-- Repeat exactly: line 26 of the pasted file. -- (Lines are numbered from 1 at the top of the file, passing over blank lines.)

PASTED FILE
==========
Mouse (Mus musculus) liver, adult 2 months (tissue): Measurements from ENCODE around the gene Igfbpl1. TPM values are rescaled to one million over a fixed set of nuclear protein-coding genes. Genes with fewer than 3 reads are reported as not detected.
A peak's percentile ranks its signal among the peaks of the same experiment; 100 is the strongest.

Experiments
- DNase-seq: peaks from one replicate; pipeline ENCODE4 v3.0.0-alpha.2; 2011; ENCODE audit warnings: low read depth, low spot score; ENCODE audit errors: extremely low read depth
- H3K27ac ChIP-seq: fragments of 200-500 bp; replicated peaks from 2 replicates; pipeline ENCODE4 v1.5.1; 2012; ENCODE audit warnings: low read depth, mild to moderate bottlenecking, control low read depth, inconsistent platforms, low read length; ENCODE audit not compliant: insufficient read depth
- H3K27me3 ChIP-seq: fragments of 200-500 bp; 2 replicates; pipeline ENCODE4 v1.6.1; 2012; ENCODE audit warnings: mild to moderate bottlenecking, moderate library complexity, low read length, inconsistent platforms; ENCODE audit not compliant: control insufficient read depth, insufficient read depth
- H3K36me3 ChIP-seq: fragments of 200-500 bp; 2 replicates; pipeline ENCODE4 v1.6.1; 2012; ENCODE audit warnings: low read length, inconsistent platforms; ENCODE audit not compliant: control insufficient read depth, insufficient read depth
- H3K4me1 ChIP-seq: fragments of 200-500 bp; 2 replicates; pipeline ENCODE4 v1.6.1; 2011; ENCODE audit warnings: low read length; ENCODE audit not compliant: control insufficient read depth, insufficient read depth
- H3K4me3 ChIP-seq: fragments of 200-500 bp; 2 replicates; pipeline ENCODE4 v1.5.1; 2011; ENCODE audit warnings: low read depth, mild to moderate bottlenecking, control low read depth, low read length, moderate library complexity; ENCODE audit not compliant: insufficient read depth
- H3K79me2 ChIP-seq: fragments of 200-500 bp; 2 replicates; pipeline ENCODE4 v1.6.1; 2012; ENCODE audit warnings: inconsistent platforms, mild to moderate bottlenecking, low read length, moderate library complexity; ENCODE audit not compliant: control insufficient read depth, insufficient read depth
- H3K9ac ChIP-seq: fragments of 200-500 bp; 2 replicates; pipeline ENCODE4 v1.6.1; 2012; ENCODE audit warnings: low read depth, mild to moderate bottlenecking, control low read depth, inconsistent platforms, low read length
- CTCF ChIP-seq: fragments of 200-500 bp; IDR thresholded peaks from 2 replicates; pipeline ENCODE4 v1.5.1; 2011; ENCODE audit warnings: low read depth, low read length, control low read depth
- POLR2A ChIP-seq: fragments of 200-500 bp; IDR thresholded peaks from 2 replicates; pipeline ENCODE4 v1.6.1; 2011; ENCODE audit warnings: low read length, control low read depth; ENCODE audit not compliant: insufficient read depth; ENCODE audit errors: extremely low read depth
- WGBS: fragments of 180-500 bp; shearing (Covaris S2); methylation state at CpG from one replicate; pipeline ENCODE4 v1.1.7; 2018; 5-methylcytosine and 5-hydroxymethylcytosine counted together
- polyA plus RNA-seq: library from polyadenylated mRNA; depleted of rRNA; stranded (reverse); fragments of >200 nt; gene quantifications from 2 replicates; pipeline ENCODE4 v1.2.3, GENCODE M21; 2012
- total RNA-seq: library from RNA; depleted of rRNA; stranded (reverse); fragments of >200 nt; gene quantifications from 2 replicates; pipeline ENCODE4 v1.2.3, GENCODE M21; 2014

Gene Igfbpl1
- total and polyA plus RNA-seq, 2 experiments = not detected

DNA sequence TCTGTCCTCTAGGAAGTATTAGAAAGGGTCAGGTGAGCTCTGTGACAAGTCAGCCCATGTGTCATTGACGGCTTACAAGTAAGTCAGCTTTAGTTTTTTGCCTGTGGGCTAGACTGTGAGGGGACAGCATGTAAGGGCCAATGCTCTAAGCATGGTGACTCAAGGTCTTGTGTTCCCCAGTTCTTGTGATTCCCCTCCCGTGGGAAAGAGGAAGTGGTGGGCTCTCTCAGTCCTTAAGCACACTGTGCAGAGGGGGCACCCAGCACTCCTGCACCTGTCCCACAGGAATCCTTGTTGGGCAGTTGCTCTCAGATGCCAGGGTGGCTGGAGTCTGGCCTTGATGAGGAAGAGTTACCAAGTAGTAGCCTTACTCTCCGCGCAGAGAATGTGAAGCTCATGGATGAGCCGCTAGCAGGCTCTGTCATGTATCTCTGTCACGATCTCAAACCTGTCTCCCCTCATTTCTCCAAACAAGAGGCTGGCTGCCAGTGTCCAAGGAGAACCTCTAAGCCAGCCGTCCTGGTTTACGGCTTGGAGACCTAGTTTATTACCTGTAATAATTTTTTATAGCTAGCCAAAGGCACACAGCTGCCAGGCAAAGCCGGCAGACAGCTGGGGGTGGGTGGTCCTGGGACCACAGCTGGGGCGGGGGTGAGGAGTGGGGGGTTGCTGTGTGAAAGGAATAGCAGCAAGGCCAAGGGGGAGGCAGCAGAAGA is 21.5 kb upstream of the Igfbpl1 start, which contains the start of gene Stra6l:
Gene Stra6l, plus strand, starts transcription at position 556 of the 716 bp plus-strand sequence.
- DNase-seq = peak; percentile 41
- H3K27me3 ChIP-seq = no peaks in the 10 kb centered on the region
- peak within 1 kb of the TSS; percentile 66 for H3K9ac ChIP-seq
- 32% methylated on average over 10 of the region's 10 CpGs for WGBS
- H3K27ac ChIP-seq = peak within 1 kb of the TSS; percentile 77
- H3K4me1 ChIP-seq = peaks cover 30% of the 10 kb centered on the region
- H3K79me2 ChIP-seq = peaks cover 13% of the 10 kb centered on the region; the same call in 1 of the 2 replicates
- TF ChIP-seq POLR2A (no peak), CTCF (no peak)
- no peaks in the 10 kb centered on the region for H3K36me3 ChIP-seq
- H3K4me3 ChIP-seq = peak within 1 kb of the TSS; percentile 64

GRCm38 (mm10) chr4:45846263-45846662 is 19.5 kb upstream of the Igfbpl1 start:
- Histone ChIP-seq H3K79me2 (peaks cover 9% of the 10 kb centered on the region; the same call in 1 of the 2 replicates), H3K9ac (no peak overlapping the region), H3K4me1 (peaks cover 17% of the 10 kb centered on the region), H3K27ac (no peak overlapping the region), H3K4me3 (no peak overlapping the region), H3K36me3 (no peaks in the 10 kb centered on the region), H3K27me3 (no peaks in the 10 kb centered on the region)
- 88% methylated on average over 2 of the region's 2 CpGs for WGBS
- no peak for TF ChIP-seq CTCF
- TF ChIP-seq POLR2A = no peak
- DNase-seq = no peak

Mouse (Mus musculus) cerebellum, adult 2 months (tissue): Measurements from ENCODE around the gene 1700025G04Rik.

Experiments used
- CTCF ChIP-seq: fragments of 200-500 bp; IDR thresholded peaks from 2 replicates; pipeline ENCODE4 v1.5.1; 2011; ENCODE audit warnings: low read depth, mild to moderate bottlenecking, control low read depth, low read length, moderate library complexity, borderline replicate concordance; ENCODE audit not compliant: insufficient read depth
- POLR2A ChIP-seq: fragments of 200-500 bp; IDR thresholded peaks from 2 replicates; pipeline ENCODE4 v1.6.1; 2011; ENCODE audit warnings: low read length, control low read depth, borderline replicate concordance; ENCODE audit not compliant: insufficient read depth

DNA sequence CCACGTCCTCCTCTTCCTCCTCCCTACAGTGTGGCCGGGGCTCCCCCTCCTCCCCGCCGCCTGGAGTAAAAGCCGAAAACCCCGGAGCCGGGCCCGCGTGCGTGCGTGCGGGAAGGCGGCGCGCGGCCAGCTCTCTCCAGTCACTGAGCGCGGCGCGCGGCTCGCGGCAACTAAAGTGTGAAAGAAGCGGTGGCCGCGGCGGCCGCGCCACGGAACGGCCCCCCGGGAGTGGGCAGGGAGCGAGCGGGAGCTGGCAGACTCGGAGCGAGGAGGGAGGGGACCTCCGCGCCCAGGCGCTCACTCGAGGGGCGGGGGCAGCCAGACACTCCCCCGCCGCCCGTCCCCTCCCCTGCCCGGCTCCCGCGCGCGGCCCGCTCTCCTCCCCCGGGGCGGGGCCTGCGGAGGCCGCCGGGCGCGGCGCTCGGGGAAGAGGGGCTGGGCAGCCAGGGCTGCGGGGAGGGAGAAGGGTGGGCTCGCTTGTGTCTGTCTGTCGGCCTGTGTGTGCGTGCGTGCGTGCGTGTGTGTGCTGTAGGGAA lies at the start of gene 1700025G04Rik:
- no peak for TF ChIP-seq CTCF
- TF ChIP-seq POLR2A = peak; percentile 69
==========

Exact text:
- H3K4me1 ChIP-seq = peaks cover 30% of the 10 kb centered on the region